On 17 January 1919, Charles again had leave to England, returning to his new battalion on 5 February. 6 March saw him proceed to England where he prepared to Return to Australia (RTA). On 20 March he left France, arriving at Weymouth the following day. According to Charles in the later divorce proceedings ‘we came to Victoria in 1919’. As many AIF members brought wives home with them from the UK, it would appear that Charles, Georgina and their daughter Elenora embarked at Devonport on the Troopship Soudan on 12 May for RTA. They disembarked in Melbourne on 29 June and Charles’ appointment in the AIF was terminated on 10 September. On 20 September 1920, Charles would transfer to the Reserve of Officers.

In July 1919 Charles was living with Mr B Wettenhall, no doubt related to the Wettenhall’s of Stawell, at Clondrisse at Flinders on the Mornington Peninsular. On 29 July he applied for 200 – 400 acres of land in the Flinders area for ‘mixed farming’ purposes. In 1920 Charles purchased a farm, ‘Pinkie Mains’ at Flinders. On 7 February 1922, the couple’s second daughter, Patricia, was born in Melbourne. That year Georgina’s mother, Mrs Jessie Pearson, came to live with them. She suggested to Charles that Georgina was not happy and should return to Scotland with the children. This occurred in 1923.

Charles sued for divorce on the grounds of desertion. The ‘papers’ were served on Georgina in Scotland. Georgina’s father had died, leaving her well cared for and on 22 November 1927, Georgina and the girls returned to Melbourne on the Maloja. However, by the time the divorce case was heard on 23 April 1928, Georgina and the girls had left Australia again. The divorce was granted. Charles married Mollie Helen Roche at the Melbourne Registry Office on 8 November that year. By this time Charles lived at Warracknabeal and was a wool-buyer for Charlton and The Wimmera for New Zealand Loan & Mercantile Agency Co. (later Dalgetys). Charles and Mollie would have two sons: Ian Justin, born 17 August 1929 (died Drysdale, 3 March 1989) and Charles Woodwick, born 26 May 1932. (above: family photo c1933)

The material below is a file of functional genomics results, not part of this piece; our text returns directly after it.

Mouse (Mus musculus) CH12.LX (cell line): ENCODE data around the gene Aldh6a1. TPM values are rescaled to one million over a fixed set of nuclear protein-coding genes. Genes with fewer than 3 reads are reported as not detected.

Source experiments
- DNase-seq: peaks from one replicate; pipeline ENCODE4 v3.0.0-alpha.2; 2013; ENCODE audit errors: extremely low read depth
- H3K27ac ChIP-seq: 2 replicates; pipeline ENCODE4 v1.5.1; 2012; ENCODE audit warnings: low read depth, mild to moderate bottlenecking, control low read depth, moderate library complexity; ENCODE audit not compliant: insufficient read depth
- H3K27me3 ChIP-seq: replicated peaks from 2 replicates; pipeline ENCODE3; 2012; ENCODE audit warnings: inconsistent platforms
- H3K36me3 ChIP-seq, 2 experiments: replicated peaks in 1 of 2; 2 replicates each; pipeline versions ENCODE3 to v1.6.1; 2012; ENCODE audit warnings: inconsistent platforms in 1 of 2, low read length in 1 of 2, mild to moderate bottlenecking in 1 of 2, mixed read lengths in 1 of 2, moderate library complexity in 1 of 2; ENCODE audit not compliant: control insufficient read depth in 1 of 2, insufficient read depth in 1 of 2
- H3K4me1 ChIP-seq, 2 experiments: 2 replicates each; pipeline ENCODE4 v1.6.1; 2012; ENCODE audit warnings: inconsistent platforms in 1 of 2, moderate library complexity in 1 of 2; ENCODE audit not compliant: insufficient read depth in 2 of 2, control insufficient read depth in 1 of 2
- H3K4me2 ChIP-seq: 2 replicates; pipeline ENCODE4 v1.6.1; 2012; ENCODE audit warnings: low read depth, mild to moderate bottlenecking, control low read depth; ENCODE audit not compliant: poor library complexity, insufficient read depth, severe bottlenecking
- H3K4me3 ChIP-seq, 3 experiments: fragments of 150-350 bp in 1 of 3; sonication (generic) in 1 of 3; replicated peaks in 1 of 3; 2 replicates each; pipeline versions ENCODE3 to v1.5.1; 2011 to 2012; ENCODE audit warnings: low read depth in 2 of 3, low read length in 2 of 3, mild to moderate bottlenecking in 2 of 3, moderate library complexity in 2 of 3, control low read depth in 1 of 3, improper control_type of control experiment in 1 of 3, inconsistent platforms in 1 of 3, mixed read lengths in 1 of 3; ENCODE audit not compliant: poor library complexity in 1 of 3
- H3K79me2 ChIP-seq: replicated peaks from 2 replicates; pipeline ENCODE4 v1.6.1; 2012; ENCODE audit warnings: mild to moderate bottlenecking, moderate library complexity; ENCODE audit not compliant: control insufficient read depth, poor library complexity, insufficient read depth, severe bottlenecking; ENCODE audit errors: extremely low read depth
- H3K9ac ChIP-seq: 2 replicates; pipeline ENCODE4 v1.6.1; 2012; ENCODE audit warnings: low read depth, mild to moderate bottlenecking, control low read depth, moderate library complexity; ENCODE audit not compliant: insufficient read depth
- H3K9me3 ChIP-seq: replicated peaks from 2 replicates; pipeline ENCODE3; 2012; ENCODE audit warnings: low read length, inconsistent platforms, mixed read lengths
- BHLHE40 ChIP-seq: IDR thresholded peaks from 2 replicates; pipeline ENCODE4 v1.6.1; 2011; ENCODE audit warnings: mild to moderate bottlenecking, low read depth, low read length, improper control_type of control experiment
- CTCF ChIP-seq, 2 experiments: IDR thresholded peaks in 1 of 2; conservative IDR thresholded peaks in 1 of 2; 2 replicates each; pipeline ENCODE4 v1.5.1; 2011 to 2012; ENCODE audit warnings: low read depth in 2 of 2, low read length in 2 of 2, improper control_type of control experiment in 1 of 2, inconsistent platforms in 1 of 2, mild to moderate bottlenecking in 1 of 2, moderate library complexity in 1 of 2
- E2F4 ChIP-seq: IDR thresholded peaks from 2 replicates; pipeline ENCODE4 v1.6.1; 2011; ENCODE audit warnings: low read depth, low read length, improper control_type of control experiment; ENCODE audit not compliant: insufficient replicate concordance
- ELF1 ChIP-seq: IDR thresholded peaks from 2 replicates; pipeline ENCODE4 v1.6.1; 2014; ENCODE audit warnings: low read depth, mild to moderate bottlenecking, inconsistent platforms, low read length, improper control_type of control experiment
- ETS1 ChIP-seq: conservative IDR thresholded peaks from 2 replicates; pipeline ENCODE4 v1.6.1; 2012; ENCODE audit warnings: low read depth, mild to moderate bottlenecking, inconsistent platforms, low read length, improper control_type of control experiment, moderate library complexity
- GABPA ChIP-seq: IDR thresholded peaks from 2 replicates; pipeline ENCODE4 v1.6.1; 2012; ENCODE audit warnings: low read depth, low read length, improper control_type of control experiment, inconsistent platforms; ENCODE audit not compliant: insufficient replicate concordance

After the outbreak of World War II, on 2 October 1939 Charles was appointed the Regional Manpower Officer for the Warracknabeal District. Then on 21 April 1942, he was posted as the Commander of the North-East Group of the Volunteer Defence Corps, based in Wangaratta. Sadly, Charles died of heart failure on 12 June 1942. He was buried, with military honours, in Wangaratta Cemetery the following day.

Contact Neil Leckie about this article.